Monday, March 9, 2009
Banff Town Meeting
Today was the Banff Town Meeting where the Banff Mineral Springs Hospital presented their case on why they have "temporarily" suspended obstetrics services. Many in the community do not believe that this closure will be temporary, so those of us in support of it reopening have been out in full force to put pressure on the hospital to make good on their promise to reopen should their staffing shortages be resolved. Saturday there was a rally at the hospital as you can see here.
All of the rallies have been friendly, and families turned out in droves. Kids were welcome today, although many had left by the time the meeting reached one hour. Here is my daughter before she got to restless for me to stay. We were there about 1 1/2 hours. She did really well listening to a bunch of adults droning on and on, as did all the kids who were there.
After the hospital had their say, the Councillors asked questions, many of which were from the community. I really have no way of gauging how it went, since I left before it was over. However, the turn out from the community was awesome!
I am proud of my community. When I got home from the meeting, I drafted the following letter to The Banff Crag and Canyon. I am not sure I submitted it in time for tomorrow's edition, but will post it here...
To The Editor:
I just returned from the Banff Town Meeting where Banff Mineral Springs Hospital Administration presented their side of the story as to why they have "temporarily" closed Obstetrics. They also answered many questions from our community, that were asked by Councillor Stavros Karlos, but I had to head home with my 2 ½ year old daughter before the meeting came to an end. I will not recount all of the concerns surrounding the unfortunate closing, as I am sure to forget something, and I don't really feel I know all the facts even though I have been closely following the story since it broke. All the important points have been raised and covered in the pages of our local newspapers, both in articles and letters to the editor, as well as at recent rallies. I would rather write about this issue on a personal level.
I am currently pregnant with my second child, who is due in June of 2009. My family has only been living in Banff since May of 2007 but have made many friends here and are pleased to call it home. I have attended all the support events related to the closing, aside from the first one, when I watched my friend Pam Currie's shop, so she could lead it. I have been a part of these friendly events not only for the concerns of my family. I have been present at these rallies because it is the least I can do for my friends who have recently given birth, who are set to give birth in coming weeks, and for the (hopefully) future births of children in Banff. It is the only way I can effectively lend my voice for people in all our surrounding communities, as the closing of obstetrics here will affect those communities as well.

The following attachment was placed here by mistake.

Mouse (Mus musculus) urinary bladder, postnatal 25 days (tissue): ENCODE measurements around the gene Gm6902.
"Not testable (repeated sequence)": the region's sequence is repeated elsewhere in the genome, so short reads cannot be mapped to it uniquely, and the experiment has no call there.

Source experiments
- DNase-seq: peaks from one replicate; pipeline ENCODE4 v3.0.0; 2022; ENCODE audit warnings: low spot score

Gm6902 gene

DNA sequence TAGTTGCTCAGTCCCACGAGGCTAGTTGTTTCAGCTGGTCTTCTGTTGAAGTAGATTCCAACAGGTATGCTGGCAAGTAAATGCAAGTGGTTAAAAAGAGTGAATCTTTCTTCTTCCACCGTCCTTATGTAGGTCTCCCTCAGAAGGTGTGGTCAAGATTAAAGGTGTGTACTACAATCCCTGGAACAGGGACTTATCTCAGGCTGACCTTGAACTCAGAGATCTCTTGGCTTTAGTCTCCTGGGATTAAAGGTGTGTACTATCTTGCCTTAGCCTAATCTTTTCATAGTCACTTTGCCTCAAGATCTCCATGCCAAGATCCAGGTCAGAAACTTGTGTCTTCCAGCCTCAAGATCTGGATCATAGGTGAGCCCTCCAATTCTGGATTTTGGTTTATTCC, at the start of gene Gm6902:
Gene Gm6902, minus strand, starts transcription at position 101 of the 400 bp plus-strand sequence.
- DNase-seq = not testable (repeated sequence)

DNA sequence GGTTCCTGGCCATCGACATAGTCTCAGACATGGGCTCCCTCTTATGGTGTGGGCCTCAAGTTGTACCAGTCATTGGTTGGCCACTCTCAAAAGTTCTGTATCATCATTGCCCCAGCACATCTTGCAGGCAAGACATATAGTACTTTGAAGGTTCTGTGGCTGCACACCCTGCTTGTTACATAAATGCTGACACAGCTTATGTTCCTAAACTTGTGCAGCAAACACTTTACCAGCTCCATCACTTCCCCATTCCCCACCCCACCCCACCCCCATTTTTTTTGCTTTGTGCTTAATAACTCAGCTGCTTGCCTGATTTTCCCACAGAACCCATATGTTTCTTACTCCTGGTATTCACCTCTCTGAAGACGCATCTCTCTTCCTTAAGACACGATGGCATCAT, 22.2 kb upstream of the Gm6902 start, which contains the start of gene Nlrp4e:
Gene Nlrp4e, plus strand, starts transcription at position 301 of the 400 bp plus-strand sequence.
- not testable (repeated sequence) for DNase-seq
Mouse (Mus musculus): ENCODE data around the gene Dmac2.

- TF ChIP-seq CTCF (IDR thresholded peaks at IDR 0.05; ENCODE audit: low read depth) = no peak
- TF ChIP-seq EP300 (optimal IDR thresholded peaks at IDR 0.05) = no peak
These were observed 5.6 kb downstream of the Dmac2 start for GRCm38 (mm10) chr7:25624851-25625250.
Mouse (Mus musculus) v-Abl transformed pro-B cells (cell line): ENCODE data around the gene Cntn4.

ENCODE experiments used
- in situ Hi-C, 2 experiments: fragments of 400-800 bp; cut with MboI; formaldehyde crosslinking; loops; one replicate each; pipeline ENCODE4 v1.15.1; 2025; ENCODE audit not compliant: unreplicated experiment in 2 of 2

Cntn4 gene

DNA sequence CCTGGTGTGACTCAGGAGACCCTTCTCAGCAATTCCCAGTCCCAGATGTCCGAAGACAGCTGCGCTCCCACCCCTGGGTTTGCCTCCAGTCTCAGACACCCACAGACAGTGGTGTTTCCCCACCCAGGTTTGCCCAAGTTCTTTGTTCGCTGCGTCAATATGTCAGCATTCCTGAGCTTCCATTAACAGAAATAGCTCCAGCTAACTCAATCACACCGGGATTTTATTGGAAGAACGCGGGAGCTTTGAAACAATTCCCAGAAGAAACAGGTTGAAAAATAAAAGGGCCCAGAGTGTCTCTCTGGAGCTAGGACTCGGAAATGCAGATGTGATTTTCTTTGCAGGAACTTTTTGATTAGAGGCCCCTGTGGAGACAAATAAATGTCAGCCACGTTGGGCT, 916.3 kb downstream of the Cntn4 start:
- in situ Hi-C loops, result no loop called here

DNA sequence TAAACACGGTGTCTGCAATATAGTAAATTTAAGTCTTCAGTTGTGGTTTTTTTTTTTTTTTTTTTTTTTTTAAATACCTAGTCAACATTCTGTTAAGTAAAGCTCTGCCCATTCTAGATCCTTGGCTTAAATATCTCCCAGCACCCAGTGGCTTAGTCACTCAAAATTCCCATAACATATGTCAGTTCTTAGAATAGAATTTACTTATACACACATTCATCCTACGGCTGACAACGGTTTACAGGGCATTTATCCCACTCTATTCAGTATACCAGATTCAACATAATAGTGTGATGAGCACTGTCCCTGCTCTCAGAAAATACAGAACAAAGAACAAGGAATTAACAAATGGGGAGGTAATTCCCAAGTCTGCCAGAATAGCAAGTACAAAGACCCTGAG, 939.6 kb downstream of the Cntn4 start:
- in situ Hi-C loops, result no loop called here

What I would most like to say is how proud I am to be part of this community! As a professional photographer who has worked on several social/humanitarian related documentaries/photo essays, I have seen people come together all over the world in an effort to make change. All of the experiences I have covered have involved peaceful demonstration in the form of things like rallies or simply by people coming together to bring change by doing whatever they could as a group. I have watched 400 people, most of them teens, repair 60 homes of impoverished, disabled, and elderly in rural Maine. I have witnessed hundreds of students in Terrier Rouge, Haiti, being given the opportunity for a better life because of the compassion of hundreds of people in the North Eastern US. I have watched workers peacefully marching in Spain for better working conditions. And my family and I attended a rally close to home in Calgary last May, arranged by local Banff resident, Ulrike Kimbley-Nicolai, to ask the government to cover midwifery services for women who want to choose this option for the birth of their children. In all of these cases positive changes were made. I am hoping a positive outcome will result from the coming together of our residents over the need for the continuation of birthing in Banff.
I have always believed in the power of people peacefully joining together for positive change. And now that we are under the care of Canmore midwife, Mireille Caron, for the birth of our second child, which will be covered by the government as of April 1st, 2009, I am able to teach my daughter the value of making our voices heard. This weekend she witnessed this at the sit-in and again today at the town meeting. I am so happy I can show her how our friends and neighbours have come together with us on this issue. And I hope I can show her a positive outcome of our collective efforts by the reopening of obstetrics services at BMSH. I hope that this will not have to be the sad example I need to show her of how sometimes, even when you do your best, a change cannot be made. Please, for my family, and for all of the families who live, work, play, and raise their children in Banff and our surrounding communities, think about our future and find a way to allow babies to be born in Banff.
Thank you again to everyone who has been active on this issue. It warms my heart and adds to my long list of good reasons for living to this amazing place. Because of you efforts there is hope that this closing can be reversed. As Dr. David Swann, leader of the Alberta liberals, pointed out in his speech at the rally on Saturday, there have been several rural obstetrics wards that have recently closed, but ours is the only community that has protested. We should be proud that we are not willing to let this issue end without a fight. We can be a positive example to the communities who will certainly be faced with this issue in the future.